"Now, Sarah, what's the trouble?" he said.
"It's Bix," said Sarah.
Santa looked at him. Bix was as tall as Santa now, and bigger around even than Santa's big belly. "I see," said Santa. "Hmm." He walked around to look at Bix from the other side. "Can you hold your breath?" he asked.
"For a few minutes, I can," said Bix.
"Well, Sarah," said Santa, "I have an opening for a toy maker at the North Pole. Bix would be perfect for the job."
"But it's cold there! He'll freeze!"
"Not in my workshops, deep underground. It's warm and bright, and there's lots of room for a young hungry dinosaur. And games and dancing, and plenty of company, elves and reindeer, Mrs. Claus and I. How about it, Bix? Will you go with me?"
"I'll miss you, Sarah."
"I'll never forget you, Bix." Sarah put her arms around his neck, and cried a bit onto his purple scales. Bix wrapped his tail around her and hugged her tightly. Then he let her go.
"I'm ready, sir," he said.
"Hold your breath now," Santa said. He put his hand on Bix's blue head and gave a nod. Whoosh! Bix was gone. Whoosh! Sarah was alone. There was a thump and a bump on the rooftop, and then silence. Sarah went to bed and cried herself to sleep.
Sarah was very quiet that Christmas. There were presents: a pearl necklace from her father, the Narnia books from her mother, and mountains of chocolates and games and art supplies from the governess, the butler, the lady's maid, the cook, and the chambermaids. She thanked everybody politely, and sat looking out the window at the snow.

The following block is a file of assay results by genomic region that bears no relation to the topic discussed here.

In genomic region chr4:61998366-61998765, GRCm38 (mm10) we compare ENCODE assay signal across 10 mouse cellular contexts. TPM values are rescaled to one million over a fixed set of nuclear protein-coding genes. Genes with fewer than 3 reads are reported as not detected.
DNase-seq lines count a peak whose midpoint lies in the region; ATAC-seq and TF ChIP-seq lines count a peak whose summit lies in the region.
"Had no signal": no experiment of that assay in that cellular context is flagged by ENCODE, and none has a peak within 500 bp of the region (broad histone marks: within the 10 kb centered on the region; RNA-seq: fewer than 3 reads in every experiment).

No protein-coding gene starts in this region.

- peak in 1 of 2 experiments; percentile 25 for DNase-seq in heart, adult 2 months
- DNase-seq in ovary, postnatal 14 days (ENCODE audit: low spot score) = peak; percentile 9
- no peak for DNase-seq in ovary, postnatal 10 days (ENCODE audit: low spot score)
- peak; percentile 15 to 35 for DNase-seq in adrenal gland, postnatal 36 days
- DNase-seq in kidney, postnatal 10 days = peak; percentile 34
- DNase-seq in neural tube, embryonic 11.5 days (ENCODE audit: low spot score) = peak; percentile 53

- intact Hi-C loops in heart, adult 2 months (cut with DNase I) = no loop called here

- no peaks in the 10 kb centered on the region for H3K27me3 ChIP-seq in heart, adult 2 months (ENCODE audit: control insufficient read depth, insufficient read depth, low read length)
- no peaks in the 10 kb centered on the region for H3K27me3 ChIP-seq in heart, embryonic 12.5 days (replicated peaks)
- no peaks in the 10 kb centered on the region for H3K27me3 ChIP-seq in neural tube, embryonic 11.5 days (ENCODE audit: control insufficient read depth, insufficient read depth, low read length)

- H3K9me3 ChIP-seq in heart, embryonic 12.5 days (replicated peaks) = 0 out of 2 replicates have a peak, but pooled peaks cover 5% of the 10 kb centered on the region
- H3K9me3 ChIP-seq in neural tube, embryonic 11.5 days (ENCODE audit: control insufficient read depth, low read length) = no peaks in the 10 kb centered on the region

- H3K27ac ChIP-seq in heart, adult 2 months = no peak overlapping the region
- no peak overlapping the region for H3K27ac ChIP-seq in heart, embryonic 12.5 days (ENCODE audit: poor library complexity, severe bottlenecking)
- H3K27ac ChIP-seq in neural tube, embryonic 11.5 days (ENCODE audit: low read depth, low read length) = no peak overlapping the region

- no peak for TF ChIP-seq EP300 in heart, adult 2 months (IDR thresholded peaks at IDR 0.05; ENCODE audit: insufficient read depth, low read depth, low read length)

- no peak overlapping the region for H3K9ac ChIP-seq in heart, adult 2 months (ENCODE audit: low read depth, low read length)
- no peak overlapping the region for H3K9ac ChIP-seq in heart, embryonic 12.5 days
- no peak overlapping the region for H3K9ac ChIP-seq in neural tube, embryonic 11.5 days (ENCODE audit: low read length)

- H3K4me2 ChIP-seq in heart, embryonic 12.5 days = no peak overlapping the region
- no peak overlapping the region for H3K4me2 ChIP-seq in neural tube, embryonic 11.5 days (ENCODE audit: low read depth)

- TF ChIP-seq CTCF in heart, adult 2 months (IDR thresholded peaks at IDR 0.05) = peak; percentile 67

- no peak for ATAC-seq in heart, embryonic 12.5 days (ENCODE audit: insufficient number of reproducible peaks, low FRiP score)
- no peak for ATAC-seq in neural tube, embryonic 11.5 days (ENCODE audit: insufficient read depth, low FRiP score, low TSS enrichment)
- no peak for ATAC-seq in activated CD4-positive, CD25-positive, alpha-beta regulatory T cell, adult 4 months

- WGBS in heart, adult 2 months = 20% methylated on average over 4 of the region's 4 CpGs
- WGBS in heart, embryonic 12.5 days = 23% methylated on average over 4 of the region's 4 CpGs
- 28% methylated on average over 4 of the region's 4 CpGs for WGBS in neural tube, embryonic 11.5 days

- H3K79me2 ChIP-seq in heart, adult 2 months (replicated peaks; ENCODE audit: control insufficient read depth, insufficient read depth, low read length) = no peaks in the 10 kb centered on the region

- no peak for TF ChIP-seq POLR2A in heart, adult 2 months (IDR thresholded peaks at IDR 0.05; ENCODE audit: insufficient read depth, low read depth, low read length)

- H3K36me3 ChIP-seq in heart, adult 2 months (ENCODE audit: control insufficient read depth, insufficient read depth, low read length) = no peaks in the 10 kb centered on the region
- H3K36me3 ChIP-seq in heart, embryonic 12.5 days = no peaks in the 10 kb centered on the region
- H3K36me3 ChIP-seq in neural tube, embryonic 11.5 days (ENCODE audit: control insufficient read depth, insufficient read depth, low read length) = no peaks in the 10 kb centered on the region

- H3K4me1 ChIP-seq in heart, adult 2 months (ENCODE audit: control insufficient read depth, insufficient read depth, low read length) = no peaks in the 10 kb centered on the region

"What's wrong with Sarah?" asked her father.
"The princess has lost her appetite," said the cook.
"Don't you like your presents, Sarah?" asked her mother.
"Yes, mamma," said Sarah. She picked up the first Narnia book and pretended to read. But the blue cover reminded her of Bix, and the tears in her eyes made the letters blurry.
Three days later, Sarah was sitting at her window, waiting for summer to come, when her lady's maid came to tell her there was a parcel for her in the mail, and his majesty the king desired that she come downstairs to open it. In his office, her father handed her a letter, postmarked at the North Pole. She tore it open, quickly.
I must be getting old. I forgot to fill your stocking last night. Please accept my apologies. I am sending your present in tomorrow's mail. I hope it is what you wanted.
We are all well here at the North Pole; a little tired after last night's work, but cheerful. I have a new toy maker here, called Bix. He sends his love.
Until next year,
Sarah's father, the king, read the letter over Sarah's shoulder, and wondered. Sarah's mother, the queen, read the letter over her other shoulder. She wondered, too.
"Is there a parcel?" Sarah asked.
A security guard came over and gave her a package. He had been checking it over thoroughly. He had never seen a package from the North Pole before, and you couldn't be too careful.
Sarah ripped off the brown paper, and the pink and purple wrapping paper. Inside was a cell phone. A cell phone? Her own cell phone? Who would she call?
"Was that what you wanted, Sarah?" her mother asked.
"I guess so, mamma," Sarah said.
That night, after Sarah was in bed, her phone rang. "Hello?" she said.
"Hello, Sarah, it's me, Bix."
"Bix? Where are you?"
"In Santa's workshop. We get free long distance from here; Santa says I can call you every day. Did you have a good Christmas?"
"I was lonely," Sarah said. "But not now; never any more."
Susannah Anderson, 2012